“Like déjà vu, Olympics superlatives and gold all over again!”
Colin E. H. Croft
Credited with magnificently golden soliloquies including “I really did not say anything that I said” and “it ain’t over until it’s over”, Lawrence ‘Yogi’ Berra, former New York Yankees baseball player and manager extraordinaire, also suggested, germane to this situation, reference London 2012 Olympics, especially for Trinidad & Tobago and Uganda; “It is déjà vu all over again!” Believe it!
Also, my experience in taking drugs, other than Aspirins, Amoxil 250’s or Senna, for general
cleanouts or toothaches, especially when I played for West Indies, is nil. I do not know how it feels to miss them, but, like many, I feel completely depleted, debilitated, now that London 2012 Olympics is actually over.
I am sure that I am experiencing, from legal and illegal drug circles, “Severe Withdrawal Syndrome!” London 2012 Olympics was the best sporting extravaganza I have had in my 59 years. ‘Yogi’ is correct. As was the case after Atlanta 1996, Sydney 2000 and Beijing 2008, this feeling is déjà vu, all over again!
Confirming that feeling, Trinidad & Tobago’s first Gold medal came in 1976 – Montreal, Canada – when Haseley Crawford, rankest outsider of all, won the 100 metres dash – 10.06 seconds. Had he run at London 2012, he would not have qualified for the final, where seven of eight finalists ran sub 10:00s!
Crawford’s compatriot Richard Thompson was slowest qualifier for XXX’s final; 10:02s. Great Britain’s Adam Gemili, 19 years old, whom we must see again in Rio 2016, who won 2012’s World Junior Championships 100 metres, clocked “Crawfie’s” Montreal time – 10:06s, and was only 3rd in his heat!
Crawford was in Lane 1, probably the worst lane for sprinting – very little vision out to Lane 8, if you have any time to look. Jamaica’s Donald Quarrie, who was 2nd, Russia’s Valeriy Borzov, placing 3rd, and even USA’s Harvey Glance, who finished 4th, were all highly favoured on the books, ahead of Haseley!
Noteworthy here, too, the only time that Olympics javelin title had been won by anyone outside of Europe, was by American Cyrus Young, 60 years ago, Helsinki 1952; Games of the XV (Fifteen) Olympiad.
Ironically, in Olympiad XXX (Thirtieth), 36 years after Crawford, between Mo Farah creating history by winning 5,000 metres to go with 10,000 metres Gold, and, later that evening, Usain Bolt getting a 3rd Gold, confirming legendary status, world record too; sprint 4 x 100m relay; 19 year old Trinidadian Kershorn Walcott showed why, per ‘Yogi’, “anything that is impossible is possible! You have to believe!”
‘Yogi’ would also say; “what is really for you, is for you!”
In the preliminaries, T&T’s Walcott qualified 10th of 12; 81.75 metres. Czech Republic’s Vitezslav Vesely threw 2012’s leading distance; 88.34m; heading qualifying, but could only get 83.34m when it mattered most, in the finals.
Even Ukraine’s rated Oleksandr Pyatnytsya and Finland’s Antti Ruuskanen could not beat Kershorn’s best final effort; 84.58m!
Walcott’s unlikely but believable triumph summed up how brilliant but utterly unpredictable athletics competitions in especially Olympics could be. No-one, except perhaps Crawford, gave the young man from Toco, 200-1 outsider, any chance. London 2012 made more folklore than could not be scripted!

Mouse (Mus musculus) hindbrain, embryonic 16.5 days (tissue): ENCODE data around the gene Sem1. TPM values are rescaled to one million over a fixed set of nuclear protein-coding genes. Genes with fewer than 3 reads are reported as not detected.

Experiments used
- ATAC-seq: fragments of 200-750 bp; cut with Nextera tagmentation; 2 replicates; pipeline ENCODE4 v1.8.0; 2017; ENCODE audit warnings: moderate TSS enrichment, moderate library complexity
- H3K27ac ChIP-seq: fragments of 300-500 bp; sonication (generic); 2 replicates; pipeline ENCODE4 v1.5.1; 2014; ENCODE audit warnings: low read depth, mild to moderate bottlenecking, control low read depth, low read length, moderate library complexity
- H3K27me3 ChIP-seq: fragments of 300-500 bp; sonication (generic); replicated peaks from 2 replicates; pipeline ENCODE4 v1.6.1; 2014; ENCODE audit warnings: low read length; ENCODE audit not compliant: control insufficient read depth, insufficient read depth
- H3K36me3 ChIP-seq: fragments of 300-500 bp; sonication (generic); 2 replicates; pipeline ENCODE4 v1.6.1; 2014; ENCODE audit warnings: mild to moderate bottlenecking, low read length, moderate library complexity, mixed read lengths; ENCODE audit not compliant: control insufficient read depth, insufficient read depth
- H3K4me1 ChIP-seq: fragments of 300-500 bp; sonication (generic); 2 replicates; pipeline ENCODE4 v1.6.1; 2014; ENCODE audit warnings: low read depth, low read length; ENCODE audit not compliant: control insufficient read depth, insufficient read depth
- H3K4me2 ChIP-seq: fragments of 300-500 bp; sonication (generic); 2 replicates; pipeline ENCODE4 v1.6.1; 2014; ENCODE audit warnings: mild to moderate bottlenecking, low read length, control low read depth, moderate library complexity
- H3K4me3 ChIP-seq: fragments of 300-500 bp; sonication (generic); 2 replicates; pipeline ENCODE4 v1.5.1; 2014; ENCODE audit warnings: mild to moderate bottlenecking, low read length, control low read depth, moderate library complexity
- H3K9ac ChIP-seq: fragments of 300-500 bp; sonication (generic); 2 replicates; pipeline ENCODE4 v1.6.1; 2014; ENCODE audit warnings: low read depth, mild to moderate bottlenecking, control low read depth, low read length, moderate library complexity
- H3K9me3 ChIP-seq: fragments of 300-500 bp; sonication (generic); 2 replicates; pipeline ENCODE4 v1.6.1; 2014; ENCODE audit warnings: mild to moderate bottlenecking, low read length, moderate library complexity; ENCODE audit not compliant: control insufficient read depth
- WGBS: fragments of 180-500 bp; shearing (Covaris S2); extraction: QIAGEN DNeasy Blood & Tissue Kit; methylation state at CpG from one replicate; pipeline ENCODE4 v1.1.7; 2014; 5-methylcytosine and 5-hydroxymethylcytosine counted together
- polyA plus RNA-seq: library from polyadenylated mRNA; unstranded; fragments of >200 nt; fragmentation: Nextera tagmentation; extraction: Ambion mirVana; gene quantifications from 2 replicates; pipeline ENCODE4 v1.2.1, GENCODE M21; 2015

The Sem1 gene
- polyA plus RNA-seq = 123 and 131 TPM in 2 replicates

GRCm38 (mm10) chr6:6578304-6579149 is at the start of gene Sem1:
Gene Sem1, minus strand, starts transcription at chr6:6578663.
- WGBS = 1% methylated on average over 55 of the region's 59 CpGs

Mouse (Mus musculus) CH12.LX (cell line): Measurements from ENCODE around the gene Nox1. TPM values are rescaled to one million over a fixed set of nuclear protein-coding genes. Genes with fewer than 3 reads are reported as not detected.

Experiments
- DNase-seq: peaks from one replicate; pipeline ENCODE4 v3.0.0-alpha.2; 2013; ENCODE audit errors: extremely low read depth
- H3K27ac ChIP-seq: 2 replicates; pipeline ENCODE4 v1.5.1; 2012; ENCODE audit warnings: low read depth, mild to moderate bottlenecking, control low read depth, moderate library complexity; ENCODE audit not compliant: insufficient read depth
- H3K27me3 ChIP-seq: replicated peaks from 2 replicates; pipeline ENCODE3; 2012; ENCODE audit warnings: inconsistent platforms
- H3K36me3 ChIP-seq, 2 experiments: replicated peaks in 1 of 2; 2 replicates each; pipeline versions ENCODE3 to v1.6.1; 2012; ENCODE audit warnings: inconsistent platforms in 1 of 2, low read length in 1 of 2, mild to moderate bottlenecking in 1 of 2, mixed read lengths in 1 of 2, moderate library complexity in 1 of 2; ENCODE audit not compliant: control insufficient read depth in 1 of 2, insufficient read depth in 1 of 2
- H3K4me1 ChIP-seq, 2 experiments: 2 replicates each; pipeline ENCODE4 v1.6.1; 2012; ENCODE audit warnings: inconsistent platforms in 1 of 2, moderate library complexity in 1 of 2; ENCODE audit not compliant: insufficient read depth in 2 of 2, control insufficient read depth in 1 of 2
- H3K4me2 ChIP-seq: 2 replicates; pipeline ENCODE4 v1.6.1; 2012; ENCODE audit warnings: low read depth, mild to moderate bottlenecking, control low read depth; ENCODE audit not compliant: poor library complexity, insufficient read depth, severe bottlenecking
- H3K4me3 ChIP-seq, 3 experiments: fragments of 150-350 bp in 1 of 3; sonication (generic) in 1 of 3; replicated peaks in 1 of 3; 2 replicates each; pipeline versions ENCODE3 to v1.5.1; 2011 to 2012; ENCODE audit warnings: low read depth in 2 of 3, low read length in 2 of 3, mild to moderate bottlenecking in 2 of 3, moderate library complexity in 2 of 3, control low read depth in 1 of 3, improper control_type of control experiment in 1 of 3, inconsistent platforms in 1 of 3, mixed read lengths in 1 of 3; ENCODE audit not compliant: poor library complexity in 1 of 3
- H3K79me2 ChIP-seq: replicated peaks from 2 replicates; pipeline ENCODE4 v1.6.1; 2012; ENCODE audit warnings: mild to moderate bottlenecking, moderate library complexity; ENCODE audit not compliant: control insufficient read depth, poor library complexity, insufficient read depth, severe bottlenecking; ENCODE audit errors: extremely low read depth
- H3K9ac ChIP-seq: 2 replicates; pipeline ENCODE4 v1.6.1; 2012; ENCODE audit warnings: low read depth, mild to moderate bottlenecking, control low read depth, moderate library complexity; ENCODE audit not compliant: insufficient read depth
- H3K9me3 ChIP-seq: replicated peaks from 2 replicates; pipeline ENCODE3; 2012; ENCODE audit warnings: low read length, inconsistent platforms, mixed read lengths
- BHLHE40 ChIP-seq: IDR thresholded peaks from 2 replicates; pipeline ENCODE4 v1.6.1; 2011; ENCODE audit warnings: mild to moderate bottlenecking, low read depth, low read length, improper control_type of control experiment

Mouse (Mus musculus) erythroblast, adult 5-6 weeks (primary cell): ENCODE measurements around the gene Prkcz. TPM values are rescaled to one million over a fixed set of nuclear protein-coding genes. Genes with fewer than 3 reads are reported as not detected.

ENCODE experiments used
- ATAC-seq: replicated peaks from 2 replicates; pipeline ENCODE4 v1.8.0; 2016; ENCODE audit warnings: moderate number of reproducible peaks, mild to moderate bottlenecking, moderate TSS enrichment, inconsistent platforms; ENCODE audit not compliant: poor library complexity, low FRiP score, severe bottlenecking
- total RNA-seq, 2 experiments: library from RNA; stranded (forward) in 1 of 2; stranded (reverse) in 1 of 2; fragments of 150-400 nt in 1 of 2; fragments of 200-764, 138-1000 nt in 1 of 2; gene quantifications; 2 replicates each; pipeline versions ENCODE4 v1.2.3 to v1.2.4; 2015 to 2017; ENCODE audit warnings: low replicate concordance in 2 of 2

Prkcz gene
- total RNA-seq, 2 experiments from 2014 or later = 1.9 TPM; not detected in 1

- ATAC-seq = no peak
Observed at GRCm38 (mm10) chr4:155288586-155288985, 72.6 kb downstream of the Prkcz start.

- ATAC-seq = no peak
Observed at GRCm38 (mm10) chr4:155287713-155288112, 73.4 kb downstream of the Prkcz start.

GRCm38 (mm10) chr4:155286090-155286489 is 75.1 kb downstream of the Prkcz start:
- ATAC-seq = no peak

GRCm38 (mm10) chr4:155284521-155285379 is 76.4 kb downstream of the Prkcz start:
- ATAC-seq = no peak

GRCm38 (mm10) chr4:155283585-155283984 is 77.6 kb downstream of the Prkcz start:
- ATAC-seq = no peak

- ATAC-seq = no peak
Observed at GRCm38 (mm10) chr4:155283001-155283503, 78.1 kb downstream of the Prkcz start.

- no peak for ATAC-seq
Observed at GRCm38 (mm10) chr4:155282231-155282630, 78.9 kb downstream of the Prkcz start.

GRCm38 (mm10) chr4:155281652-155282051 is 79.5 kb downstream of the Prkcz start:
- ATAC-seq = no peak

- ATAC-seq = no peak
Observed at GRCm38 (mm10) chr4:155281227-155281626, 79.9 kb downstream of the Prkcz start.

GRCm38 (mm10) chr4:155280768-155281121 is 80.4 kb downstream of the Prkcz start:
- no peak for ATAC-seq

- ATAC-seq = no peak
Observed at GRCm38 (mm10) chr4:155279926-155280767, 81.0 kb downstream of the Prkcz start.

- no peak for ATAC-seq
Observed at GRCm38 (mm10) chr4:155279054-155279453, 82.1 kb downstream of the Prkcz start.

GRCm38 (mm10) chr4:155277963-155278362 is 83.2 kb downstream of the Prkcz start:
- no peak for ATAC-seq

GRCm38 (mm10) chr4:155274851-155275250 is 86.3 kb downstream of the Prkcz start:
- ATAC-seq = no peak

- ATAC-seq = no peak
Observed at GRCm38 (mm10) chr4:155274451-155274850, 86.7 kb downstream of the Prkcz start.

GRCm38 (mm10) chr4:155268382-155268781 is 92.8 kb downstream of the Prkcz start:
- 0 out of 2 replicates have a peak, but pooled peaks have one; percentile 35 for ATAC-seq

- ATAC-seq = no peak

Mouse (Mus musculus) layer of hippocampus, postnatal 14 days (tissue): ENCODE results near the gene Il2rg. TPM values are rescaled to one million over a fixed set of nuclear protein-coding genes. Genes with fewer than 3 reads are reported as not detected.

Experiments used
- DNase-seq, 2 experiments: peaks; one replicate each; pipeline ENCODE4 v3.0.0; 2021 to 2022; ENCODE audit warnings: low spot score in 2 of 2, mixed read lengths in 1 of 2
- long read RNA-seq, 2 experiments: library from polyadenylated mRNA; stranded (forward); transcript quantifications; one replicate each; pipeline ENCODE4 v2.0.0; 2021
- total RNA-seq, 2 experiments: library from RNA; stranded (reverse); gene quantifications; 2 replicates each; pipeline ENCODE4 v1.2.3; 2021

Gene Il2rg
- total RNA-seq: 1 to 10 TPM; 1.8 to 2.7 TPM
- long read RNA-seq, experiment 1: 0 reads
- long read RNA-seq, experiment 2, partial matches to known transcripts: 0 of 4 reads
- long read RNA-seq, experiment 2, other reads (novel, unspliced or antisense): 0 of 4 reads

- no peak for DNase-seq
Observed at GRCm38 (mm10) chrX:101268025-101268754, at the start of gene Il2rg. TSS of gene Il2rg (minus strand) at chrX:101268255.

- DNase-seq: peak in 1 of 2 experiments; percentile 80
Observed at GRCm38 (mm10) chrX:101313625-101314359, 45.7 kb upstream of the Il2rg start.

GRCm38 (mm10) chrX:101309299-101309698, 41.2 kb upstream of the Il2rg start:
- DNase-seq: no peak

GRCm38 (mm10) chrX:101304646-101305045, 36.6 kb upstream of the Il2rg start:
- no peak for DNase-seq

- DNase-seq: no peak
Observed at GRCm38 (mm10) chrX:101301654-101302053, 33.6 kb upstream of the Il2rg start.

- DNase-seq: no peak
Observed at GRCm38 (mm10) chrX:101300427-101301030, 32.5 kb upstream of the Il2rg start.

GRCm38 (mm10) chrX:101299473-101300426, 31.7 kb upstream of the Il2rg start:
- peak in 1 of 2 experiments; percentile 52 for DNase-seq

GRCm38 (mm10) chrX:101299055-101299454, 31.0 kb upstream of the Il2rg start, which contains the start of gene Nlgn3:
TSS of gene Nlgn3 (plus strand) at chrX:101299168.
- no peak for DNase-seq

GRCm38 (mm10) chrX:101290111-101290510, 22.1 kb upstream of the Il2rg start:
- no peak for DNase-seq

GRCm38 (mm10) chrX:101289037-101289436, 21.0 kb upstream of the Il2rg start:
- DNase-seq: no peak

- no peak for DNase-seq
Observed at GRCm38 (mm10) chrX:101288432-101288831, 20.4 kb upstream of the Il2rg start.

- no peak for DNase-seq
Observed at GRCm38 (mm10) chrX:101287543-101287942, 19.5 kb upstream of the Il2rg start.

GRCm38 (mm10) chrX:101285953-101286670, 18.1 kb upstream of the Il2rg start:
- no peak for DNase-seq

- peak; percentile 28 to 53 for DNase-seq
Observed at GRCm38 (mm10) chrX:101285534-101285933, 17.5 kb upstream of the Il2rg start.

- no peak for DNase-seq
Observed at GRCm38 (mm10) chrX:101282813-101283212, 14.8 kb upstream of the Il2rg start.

USA’s “Fierce Five” – women’s gymnastics team – delivered Gold, its first time since Atlanta 1996. McKayla Maroney, Aly Raisman, Jordyn Weiber and Kyla Ross were very good, but, pertinently, it was precocious, better-than-great 16 year old Gabrielle Christina Victoria “Gabby” Douglas, first black young woman (“woman of color” and “African American” be damned), who led the way with individual Gold!
Bela Karolyi, Rumanian coach that produced country-woman Nadia Comaneci’s magnificence at Crawford’s 1976 Olympics, and USA’s Mary Lou Retton’s Los Angeles 1984 all-around Gold, simply beamed: “I have always wanted to get African Americans into this sport- so much potential!” Too true!
True too was that Uganda’s John Akii-Bua, the ill-fated long-legged 400 metres hurdler, who was only 47 when he died in 1997, had won his country only Gold medal, before London 2012, in Munich 1972. He won that one-lap sprint cum jump with then world record; 47.82 seconds, another great achievement.
Trinidad & Tobago and Uganda have so much in common when it comes to London 2012 Olympics, for it was at the really spectacular XXX that both countries managed to get only their 2nd Gold medals overall.
Strangely, had he been running at London 2012, with that same time, Akii-Bua would have won Silver, to Dominican Republic’s Felix Sanchez’s Gold, whose 47.63s was the world-leading time for 2012; season’s best; to edge out USA’s Michael Tinsley; Silver, 47.91s; and Puerto Rico’s Javier Culson’s Bronze; 48.10s.
Like Trinidad & Tobago, Uganda got its 2nd Olympics Gold from a source not altogether expected at all.
Stephen Kiprotich, clocking 2:08:01 for 26 miles 385 yards, won London 2012’ marathon by a mammoth 26 seconds, beating highly favoured Kenyans Abel Kirui; 2:08:27; and Wilson Kipsang Kiprotich; 2:09:37, into 2nd and 3rd places. Not only named like Kenyans, Stephen Kiprotich also trained with them too!
Yogi, 87, will smile if he hears it. Yes, London 2012 was déjà vu all over again, for a 2nd Gold! Enjoy!